Santiago de Compostela

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A Sacred Pilgrim’s Goal for Over One-Thousand Years

Once in Santiago, many pilgrims feel intense and conflicting emotions pass through them, from relief, sadness, joy, disappointment, and elation to spurts of excitement and then fatigue, or vice versa.

Most first go straight to the official pilgrim office with their stamped pilgrim’s passports showing all the places they stopped to gather their certificate, their Compostela, that states they fulfilled their pilgrimage, are forgiven their sins, and can enter heaven when they die. (To earn this certificate, a pilgrim must have walked a minimum of 100 kilometers, so, those coming from the Pyrenees or beyond must be motivated by other things!)

Some pilgrims bypass getting the Compostela and go straightto the cathedral. Some then get their Compostela, others never do, for to them, the pilgrimage is complete without needing official recognition.

In all this excitement, be sure to take time simply to wander in the old stone pedestrian streets and arches of the medieval town that radiate around the cathedral. They are a sheer delight and like no other medieval place. They are works of air, color, light, and stone, shimmering different spectrums and moods every moment of the day, never becoming ordinary or predictable. Sounds echo off of them melodiously, something the pilgrim gets to hear through a child’s laugh, a bar’s clinking of glasses from an outdoor table, or a musician’s plucked notes bouncing off and ricocheting pleasingly down the arcades and cobbled streets.

The cathedral’s west gate is off of the Praza de Obradoiro, an immense square with tour buses and souvenir stands. Stepping inside and away from all this is a sudden and great contrast.

Quiet and timelessness loom with the towering and protected Romanesque stone universe built by one Master Mateo and called el Portico de la Gloria, the Gate of Glory. He began it in 1168 and finished in 1188, after the rest of the Romanesque cathedral was completed. We know the master sculptor because he left his signature—Master Mateo—in the lintel stone on the central arch of the Portico.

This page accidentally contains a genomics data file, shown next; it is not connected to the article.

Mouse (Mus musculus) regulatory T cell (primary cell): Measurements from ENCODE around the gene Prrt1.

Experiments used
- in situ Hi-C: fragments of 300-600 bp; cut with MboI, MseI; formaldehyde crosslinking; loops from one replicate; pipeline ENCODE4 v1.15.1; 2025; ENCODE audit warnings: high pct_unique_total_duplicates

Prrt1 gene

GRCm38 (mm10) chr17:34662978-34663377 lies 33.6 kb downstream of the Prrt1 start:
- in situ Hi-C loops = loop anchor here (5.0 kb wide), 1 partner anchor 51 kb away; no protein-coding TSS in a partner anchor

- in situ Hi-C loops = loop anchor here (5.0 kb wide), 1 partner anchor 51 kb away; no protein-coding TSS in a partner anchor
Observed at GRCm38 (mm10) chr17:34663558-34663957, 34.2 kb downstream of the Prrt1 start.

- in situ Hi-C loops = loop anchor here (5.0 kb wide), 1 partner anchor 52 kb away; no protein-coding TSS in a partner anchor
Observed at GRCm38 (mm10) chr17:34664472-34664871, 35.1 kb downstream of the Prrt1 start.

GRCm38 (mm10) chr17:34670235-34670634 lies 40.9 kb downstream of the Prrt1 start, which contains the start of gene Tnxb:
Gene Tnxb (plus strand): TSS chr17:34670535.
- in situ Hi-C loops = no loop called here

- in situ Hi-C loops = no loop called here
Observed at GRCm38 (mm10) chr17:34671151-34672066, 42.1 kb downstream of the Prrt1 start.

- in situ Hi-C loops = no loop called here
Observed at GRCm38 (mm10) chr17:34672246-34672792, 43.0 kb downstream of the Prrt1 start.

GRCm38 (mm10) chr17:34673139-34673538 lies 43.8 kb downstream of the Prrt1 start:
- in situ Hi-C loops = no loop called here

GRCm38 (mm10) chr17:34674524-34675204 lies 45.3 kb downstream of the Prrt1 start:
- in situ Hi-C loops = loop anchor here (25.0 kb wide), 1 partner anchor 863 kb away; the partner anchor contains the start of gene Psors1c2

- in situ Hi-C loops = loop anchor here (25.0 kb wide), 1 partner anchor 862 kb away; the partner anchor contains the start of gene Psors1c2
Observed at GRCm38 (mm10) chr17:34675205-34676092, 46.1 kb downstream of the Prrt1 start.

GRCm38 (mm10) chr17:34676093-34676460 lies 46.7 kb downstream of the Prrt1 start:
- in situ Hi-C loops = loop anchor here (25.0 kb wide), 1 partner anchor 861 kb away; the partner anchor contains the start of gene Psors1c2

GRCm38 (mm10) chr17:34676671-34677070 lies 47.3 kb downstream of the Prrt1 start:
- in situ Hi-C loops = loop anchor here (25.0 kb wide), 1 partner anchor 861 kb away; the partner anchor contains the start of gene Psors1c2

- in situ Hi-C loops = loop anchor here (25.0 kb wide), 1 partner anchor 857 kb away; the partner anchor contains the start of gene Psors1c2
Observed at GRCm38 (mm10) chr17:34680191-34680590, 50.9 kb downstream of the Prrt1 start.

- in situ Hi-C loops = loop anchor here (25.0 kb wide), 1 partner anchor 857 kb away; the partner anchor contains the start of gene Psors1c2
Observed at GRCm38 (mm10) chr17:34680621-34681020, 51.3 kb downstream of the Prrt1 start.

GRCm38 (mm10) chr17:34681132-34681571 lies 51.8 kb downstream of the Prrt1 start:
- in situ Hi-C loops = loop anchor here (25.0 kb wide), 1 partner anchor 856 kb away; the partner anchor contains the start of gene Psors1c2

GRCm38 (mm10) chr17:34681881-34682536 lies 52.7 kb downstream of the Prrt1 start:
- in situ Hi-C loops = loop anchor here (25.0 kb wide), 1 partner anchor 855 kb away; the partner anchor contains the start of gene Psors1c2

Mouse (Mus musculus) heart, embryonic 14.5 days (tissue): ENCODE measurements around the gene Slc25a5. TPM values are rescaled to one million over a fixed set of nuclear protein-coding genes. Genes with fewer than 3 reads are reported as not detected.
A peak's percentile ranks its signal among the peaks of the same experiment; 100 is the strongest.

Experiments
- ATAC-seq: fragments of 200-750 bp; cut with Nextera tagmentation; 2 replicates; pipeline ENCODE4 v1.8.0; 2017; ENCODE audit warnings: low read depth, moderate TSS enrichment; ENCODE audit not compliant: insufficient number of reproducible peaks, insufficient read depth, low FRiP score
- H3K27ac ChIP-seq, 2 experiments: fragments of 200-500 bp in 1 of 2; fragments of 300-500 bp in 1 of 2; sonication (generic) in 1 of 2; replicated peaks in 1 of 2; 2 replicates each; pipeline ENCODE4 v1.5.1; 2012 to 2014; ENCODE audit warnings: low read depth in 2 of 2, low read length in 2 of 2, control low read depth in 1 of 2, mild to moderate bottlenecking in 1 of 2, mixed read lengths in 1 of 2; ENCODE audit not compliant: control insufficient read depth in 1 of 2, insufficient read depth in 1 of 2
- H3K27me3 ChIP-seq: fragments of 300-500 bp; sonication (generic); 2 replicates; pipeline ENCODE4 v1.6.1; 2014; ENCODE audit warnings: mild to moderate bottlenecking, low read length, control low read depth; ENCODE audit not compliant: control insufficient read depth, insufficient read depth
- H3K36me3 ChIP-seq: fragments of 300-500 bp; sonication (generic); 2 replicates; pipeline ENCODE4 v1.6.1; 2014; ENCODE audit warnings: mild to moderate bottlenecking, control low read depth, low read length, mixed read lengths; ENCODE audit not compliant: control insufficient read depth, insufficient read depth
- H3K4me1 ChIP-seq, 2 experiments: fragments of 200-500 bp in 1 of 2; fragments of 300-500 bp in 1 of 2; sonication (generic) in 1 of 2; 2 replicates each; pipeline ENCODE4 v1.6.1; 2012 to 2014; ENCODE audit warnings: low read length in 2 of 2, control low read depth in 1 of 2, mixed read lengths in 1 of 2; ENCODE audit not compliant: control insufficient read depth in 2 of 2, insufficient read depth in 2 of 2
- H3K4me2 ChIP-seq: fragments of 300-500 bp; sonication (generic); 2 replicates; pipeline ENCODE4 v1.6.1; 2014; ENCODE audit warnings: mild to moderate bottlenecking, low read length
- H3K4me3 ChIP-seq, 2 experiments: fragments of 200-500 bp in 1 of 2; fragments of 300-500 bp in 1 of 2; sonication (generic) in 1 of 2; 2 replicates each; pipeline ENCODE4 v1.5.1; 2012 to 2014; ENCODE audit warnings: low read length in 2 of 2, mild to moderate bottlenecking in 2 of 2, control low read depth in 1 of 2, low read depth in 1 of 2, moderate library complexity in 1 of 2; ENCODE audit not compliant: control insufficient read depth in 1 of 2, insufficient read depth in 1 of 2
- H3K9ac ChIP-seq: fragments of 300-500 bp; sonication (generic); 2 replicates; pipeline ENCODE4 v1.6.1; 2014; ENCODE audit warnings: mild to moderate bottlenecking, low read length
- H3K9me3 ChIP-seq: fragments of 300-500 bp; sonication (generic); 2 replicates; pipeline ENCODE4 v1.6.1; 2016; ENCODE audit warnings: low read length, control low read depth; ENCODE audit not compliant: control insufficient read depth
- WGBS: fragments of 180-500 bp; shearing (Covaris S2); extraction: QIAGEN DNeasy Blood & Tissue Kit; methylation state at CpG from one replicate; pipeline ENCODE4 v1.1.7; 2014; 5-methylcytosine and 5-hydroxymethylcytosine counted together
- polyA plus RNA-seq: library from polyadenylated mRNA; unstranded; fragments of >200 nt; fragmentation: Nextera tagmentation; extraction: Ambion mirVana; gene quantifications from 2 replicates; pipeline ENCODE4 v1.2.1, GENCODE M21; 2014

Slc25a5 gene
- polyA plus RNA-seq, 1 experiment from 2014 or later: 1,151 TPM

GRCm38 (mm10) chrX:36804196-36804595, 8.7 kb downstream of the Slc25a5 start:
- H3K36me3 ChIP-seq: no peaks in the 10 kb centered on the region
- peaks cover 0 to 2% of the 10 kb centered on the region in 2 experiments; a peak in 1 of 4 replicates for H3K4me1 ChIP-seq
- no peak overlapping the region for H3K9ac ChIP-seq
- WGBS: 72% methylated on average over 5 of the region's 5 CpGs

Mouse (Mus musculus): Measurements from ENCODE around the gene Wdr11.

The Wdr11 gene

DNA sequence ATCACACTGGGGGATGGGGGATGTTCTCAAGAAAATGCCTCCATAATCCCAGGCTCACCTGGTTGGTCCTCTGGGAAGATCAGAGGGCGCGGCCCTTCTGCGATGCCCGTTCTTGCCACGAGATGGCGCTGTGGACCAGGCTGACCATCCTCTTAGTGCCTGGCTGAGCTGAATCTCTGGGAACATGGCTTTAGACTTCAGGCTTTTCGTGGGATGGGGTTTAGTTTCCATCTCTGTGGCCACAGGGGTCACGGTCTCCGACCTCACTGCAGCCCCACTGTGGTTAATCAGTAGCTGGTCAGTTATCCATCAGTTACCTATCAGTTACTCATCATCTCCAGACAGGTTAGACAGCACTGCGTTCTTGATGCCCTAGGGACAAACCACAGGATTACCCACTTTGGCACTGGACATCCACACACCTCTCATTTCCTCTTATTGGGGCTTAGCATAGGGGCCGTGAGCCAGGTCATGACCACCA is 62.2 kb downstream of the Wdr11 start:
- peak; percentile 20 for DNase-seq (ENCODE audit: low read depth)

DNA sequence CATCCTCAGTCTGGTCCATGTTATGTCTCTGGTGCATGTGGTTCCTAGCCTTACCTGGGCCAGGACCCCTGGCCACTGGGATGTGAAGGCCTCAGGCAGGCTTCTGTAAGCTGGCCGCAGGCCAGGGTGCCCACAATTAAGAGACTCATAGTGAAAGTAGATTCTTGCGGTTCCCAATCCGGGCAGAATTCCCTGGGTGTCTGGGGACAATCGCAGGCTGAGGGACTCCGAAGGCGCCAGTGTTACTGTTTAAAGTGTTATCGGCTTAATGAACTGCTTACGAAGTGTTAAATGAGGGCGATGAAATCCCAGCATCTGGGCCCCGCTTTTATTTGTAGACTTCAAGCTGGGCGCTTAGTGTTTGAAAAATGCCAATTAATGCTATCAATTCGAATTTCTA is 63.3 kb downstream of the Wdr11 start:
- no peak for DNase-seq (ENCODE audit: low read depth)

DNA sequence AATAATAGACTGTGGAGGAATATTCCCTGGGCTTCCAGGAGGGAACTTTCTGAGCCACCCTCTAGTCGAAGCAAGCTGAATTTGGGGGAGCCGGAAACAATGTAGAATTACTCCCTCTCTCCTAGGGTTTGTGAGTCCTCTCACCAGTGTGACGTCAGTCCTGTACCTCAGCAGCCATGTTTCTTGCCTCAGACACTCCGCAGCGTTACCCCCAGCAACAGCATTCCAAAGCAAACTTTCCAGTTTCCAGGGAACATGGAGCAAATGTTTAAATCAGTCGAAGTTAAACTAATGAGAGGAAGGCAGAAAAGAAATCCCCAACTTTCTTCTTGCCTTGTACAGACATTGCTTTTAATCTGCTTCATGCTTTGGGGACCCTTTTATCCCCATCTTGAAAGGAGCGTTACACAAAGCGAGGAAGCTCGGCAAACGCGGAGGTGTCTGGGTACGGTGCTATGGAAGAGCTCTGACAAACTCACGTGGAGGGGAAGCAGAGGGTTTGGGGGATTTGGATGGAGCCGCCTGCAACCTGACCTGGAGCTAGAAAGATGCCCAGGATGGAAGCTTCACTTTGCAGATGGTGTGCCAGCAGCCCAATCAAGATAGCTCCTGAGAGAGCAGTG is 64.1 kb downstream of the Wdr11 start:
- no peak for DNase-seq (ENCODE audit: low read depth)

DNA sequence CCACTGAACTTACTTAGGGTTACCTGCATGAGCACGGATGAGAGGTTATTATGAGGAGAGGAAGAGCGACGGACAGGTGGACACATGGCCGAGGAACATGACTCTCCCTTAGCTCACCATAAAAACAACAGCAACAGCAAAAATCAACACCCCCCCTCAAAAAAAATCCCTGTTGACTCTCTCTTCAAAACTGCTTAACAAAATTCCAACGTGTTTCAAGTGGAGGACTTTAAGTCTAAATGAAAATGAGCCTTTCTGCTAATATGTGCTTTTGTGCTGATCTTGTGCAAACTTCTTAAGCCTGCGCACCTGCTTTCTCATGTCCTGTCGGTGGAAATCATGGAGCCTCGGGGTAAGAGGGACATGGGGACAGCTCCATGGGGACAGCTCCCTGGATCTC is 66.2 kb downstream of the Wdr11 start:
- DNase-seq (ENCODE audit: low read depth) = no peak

This same signature is found on Romanesque structures throughout Galicia and implies that Master Mateo was most likely Iberian and working largely in the northwest. This is his Santiago from the 12th century. It reveals its human, celestial, and vibrant personalities as if they are still dancing on the arches, pillars, and tympanum as they did the first day they were carved.

To delve more deeply into the cathedral, follow here.

After all those days, weeks, and perhaps months, of walking, you are now here, in Santiago de Compostela, a magical, gracious city worth taking time to get to know. Explore beyond the cathedral and the cobblestone streets around it, soaking up its cafés, parks, other churches, and shops.

Enjoy running into other pilgrims and talking to welcoming locals. Notice also the many stores maximizing the folkloric ideas of Galicia selling sculptures of witches, jewelry with swirling Celtic designs, and orujo, that herb-infused fire water fortified with local medicinal herbs.

There is an attraction and mystery that may entice you to stay longer or to return. And perhaps you will be among the smaller handful of pilgrims who decide that Santiago de Compostela isn’t quite the end, that they have to walk to the ocean. If this is you, continue exploring on the Camino de Finisterre, leaving Santiago and ending in Finisterre via Muxía.

At A Glance

Santiago de Compostela

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